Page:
Distributed Marketecture by Devin Akin from Aerohive

Am I Paid To Shill For Aerohive?

No. If I am, then my wife must have found the check before I did. I have followed Aerohive for about a year now. I am a fan of good technology, and even more so when it goes against conventional wisdom. I also like rooting for the underdog. I was part of Wireless Tech Field Day which took place in mid-March out in San Jose. You can read my standard disclaimer here.

This entry was posted in vendors, wireless and tagged , , . Bookmark the permalink.

8 Responses to Aerohive

  1. Devin Akin says:

    Hi Matthew,

    This post kicks butt. 🙂

    I’d like to address a couple of points, if I may.

    1) Aerohive only requires AP-to-AP tunnels in the case of L3 roaming, and L3 roaming is a feature used in a very small number of installations, even in the large enterprise. Nevertheless, even when it is in use, Aerohive uses tunnel balancing (which means that tunnels are evenly balanced across APs on each subnet) and then torn down when they aren’t needed. It’s a self-balancing and self-cleaning design – much more scalable than using controllers for this purpose. There are other scenarios when you can design your network to use AP-to-AP tunnels for traffic distribution, such as when you might want a guest SSID to tunnel user traffic to an AP in a firewall DMZ, but those scenarios are never scalability issues. For typical enterprise deployments, AP-to-AP deployments aren’t needed for any reason.

    2) Your points about enhancing our WIPS and spectrum analysis offerings are being addressed as I type. We innovate like the wind blows. 🙂 We heard the delegates 5×5.

    Thanks for taking the time to write all of this up. It was an excellent read!


  2. Gizmozo says:

    Well written article… smacks it over the rope….. bring on Spec An …. G/

  3. Marcus Burton says:

    Dude, nice write-up. You are most welcome for the second AP.

    Since you brought it up, I have a question. Based on your experience, how does an “unproven” vendor gain market share if everyone says “get more market share first?” I agree with you and think it’s valid, I’m just curious. It’s like the classic catch-22 of employment. Before you can get a job, you need more work experience. Thoughts?

    • Marcus,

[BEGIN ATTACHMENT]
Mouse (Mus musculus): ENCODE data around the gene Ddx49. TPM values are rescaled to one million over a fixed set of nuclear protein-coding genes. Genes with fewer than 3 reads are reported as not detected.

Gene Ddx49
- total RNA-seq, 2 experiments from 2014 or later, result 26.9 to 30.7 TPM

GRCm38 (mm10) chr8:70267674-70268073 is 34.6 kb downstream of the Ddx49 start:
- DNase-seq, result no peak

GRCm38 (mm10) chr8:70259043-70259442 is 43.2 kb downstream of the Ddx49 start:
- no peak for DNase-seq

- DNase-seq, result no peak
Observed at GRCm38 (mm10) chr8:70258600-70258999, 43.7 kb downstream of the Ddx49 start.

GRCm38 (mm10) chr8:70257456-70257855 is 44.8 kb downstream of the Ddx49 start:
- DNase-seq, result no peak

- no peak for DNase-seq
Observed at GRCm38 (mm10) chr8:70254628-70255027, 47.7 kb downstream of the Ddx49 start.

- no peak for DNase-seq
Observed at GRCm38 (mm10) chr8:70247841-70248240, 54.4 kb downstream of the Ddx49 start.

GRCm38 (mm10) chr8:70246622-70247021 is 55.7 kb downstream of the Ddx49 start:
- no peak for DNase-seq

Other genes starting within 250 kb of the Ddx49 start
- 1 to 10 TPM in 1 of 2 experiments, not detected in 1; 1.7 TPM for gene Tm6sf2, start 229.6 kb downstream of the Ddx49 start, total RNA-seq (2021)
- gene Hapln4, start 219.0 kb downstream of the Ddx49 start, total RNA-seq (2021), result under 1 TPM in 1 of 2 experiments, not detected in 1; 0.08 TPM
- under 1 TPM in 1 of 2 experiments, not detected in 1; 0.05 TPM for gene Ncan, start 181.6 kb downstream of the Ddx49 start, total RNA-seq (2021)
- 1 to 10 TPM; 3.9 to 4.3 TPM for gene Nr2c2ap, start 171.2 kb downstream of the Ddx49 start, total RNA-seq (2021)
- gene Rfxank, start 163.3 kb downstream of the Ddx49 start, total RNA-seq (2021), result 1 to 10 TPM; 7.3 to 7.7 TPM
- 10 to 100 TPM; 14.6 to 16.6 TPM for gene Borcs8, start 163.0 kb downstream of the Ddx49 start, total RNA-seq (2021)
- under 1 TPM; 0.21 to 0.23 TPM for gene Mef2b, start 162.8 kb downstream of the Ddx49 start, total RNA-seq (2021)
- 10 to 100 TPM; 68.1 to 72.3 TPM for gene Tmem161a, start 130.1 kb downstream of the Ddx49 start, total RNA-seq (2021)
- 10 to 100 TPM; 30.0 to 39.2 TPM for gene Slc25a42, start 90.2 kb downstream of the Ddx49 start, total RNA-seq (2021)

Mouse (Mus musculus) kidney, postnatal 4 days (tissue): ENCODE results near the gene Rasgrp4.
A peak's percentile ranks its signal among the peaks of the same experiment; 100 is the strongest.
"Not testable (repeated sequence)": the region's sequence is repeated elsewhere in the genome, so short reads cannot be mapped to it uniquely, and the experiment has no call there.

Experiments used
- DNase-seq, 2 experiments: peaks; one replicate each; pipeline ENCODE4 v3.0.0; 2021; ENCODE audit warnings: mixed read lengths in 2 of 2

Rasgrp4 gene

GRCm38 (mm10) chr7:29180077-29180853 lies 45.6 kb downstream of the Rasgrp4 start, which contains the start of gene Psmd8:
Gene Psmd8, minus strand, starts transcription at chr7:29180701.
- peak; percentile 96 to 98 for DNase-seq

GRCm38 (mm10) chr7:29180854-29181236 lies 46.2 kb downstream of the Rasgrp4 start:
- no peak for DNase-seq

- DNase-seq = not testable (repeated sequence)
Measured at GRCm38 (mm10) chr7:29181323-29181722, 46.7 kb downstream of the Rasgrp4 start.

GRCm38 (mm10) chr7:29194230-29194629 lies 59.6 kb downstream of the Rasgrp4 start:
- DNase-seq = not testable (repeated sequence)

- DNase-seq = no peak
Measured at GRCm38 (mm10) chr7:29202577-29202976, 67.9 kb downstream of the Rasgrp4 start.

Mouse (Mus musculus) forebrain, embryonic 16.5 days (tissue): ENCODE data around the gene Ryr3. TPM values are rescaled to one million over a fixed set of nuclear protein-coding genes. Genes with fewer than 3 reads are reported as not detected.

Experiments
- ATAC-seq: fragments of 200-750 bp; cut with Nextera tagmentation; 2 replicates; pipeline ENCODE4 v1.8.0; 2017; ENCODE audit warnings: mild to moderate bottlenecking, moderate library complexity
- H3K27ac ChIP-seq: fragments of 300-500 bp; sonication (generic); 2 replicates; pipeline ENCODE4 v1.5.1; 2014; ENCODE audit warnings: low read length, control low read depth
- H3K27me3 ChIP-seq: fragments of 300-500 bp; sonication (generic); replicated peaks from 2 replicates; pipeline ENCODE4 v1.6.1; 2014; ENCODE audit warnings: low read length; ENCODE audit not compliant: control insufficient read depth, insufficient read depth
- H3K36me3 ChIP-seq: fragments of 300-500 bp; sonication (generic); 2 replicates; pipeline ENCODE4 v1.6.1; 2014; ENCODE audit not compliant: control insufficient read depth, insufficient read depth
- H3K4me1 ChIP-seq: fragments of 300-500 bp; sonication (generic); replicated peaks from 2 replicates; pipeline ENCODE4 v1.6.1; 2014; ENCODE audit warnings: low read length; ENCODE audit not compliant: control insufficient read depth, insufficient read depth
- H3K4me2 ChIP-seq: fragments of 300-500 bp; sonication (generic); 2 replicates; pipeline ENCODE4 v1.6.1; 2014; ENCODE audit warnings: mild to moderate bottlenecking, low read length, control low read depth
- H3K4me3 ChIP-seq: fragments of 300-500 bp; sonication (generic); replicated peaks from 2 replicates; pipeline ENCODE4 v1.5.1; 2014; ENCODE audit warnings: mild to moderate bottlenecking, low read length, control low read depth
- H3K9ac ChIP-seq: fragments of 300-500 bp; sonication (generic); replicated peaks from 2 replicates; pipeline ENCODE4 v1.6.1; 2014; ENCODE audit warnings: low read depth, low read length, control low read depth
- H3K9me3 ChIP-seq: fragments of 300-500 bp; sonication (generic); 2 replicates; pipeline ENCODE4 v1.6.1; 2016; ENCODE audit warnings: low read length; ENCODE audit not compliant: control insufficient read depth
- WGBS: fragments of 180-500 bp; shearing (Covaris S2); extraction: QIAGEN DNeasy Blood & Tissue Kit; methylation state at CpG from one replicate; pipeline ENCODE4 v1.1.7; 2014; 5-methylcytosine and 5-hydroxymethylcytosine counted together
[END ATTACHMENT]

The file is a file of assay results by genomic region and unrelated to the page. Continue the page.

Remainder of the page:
In my experience, two things have to be in place before you can land some significant deals. First, the people selling the product have to be excited about it and experienced. You can move product all day long in the SMB space as long as the cost is low and the product is easy to use. Where you really want to be is in the enterprise or large environments. That’s where the excitement and experience will come into play. If you send junior sales people or low end engineers into larger environments, odds are they are going to get laughed out of the room. Bigger companies are going to have far more focused technical staffs that will be up to speed on their particular field of expertise. They will also have large implementations of your competitors products. You will need to know how to sell against the incumbent from a financial perspective as well as from a technical perspective. You need to sell me on the fact that your product is legit and your excitement about it needs to be grounded in the fact that you know what you are talking about. Genuine excitement from people selling something they know a bit about is a hard combination to turn down.

      That leads me to my second item. The vendor has to have a compelling technical reason for people to consider them if they are just starting out. Otherwise, you are just more of the same. Take US cell phone companies for example. They all cost too much and overall their service stinks. Why would I want to trade one carrier for another? Now, give me a carrier with great service and lower overall cost and I am willing to walk from my existing provider and go to the better one. There’s got to be a compelling reason for me to pick your product. Maybe it is the fact that you offer me certain features that other vendors don’t have. Or, perhaps you are able to immediately address certain pain points I have that other vendors have been ignoring or can’t solve until some hardware/software update is released 6 months from now.

      I guess it all boils down to “what makes you unique”? What makes you stand out from the rest? If nothing, then I go back to my cell phone provider analogy. Why would I want to buy from you when I already know what to expect from the established or incumbent vendor?

  4. Pingback: Back From the Pile: Interesting Links, April 1, 2011 – Stephen Foskett, Pack Rat

  5. Christopher Butler says:

    It’s worth noting that Bluesocket is already doing the same thing — no central controller, just central management. All functionality is pushed to the AP. I don’t work for them, just use their product on my network.

    • Christopher,

      Thanks for the Bluesocket mention. I’ve heard their name mentioned very infrequently in the past, but will have to look into them some more. I didn’t realize they have been around for a decade! I assume you have had a good experience with them?


      • Christopher Butler says:

        Very good experience. We had their product on our LAN for wireless for about 8 years. And, hard-to-believe, we’ve had the same controller appliance the whole time and it’s still running and it supports 802.11n (which we now are running). Remarkable that an 8-year old appliance was built with enough horsepower to survive this long and continue to support new technologies. Very nice integration with Active Directory and when we went to 802.11n we also implemented WPA2 Enterprise (EAP-TLS) and it’s worked like a charm.

        We are migrating in the next couple months to their virtual WLAN controller model, keeping the current access points that we already have, and adding more to increase density to support a significant increase in wireless devices on our campus.

Comments are closed.